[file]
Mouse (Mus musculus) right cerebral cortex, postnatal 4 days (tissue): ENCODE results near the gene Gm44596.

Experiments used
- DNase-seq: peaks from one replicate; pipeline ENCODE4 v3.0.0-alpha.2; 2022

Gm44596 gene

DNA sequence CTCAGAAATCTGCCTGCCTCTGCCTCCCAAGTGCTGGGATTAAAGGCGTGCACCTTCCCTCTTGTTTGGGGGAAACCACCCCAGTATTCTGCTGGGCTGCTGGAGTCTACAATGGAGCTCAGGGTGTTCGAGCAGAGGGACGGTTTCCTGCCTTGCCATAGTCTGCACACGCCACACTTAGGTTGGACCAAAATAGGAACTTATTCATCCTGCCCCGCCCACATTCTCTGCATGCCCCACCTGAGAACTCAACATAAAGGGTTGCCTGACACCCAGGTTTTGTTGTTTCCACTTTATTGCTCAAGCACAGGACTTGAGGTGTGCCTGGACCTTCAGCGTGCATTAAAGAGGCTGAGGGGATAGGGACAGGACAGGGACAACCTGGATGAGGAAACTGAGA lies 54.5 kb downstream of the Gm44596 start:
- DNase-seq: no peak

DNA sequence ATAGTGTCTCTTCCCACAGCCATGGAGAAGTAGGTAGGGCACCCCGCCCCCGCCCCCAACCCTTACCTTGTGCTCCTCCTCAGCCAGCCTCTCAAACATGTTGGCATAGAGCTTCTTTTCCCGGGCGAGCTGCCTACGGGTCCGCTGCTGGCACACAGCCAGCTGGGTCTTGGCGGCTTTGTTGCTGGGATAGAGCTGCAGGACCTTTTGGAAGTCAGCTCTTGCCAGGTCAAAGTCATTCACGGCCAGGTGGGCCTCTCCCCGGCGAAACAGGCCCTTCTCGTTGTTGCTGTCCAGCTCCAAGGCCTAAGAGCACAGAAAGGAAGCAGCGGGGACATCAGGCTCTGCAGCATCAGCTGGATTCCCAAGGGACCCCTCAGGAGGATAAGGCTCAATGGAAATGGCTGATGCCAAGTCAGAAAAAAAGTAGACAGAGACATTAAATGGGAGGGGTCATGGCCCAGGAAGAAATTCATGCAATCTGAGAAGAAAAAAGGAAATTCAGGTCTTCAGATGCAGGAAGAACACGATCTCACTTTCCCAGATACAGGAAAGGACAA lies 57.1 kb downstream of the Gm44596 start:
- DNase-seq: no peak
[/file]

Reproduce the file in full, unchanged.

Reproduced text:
Mouse (Mus musculus) right cerebral cortex, postnatal 4 days (tissue): ENCODE results near the gene Gm44596.

Experiments used
- DNase-seq: peaks from one replicate; pipeline ENCODE4 v3.0.0-alpha.2; 2022

Gm44596 gene

DNA sequence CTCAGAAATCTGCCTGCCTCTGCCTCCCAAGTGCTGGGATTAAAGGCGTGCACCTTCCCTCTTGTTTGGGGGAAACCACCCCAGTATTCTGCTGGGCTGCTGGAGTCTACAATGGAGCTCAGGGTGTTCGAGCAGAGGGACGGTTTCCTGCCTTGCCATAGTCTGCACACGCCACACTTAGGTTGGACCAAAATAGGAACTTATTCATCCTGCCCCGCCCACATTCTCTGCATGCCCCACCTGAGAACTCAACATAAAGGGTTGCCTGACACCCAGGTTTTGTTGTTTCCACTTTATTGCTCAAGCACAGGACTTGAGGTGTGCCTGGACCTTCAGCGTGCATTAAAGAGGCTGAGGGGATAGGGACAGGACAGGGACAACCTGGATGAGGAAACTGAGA lies 54.5 kb downstream of the Gm44596 start:
- DNase-seq: no peak

DNA sequence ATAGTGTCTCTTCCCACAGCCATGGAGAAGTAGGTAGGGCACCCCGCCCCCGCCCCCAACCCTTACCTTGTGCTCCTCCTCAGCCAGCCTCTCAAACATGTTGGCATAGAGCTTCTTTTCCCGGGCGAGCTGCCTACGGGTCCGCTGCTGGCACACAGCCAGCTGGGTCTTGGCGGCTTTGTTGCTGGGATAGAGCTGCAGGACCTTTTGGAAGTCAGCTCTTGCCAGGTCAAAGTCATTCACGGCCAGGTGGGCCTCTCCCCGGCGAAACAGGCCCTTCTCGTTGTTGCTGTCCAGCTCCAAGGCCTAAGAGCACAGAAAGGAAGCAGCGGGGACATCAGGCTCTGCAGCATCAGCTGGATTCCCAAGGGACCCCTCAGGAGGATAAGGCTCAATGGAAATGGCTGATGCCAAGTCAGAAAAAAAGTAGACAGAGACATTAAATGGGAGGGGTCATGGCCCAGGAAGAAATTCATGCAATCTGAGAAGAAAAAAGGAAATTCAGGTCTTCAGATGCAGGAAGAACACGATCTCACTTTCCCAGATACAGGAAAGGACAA lies 57.1 kb downstream of the Gm44596 start:
- DNase-seq: no peak